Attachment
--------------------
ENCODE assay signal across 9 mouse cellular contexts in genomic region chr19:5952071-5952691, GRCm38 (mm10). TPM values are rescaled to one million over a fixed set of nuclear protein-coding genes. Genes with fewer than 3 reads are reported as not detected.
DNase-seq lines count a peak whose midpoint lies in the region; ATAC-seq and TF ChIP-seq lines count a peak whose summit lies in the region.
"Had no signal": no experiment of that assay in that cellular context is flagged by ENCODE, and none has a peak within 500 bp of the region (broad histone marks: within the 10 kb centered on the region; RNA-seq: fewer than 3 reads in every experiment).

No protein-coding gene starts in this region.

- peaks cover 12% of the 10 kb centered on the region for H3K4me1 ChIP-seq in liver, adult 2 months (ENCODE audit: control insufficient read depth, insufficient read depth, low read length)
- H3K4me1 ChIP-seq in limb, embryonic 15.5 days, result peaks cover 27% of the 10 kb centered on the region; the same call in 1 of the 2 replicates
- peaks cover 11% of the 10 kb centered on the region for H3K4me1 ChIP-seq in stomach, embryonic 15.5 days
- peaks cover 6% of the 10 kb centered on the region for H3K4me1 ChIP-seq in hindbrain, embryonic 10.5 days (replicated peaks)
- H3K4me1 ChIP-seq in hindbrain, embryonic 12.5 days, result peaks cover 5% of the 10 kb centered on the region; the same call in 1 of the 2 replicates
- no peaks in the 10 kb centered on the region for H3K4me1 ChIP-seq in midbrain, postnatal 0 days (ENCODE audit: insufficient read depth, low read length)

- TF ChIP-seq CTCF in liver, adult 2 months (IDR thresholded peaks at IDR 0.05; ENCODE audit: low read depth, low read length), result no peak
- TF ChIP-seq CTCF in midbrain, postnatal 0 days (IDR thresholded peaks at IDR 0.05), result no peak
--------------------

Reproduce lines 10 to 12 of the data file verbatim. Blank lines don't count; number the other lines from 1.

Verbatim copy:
- no peaks in the 10 kb centered on the region for H3K4me1 ChIP-seq in midbrain, postnatal 0 days (ENCODE audit: insufficient read depth, low read length)

- TF ChIP-seq CTCF in liver, adult 2 months (IDR thresholded peaks at IDR 0.05; ENCODE audit: low read depth, low read length), result no peak
- TF ChIP-seq CTCF in midbrain, postnatal 0 days (IDR thresholded peaks at IDR 0.05), result no peak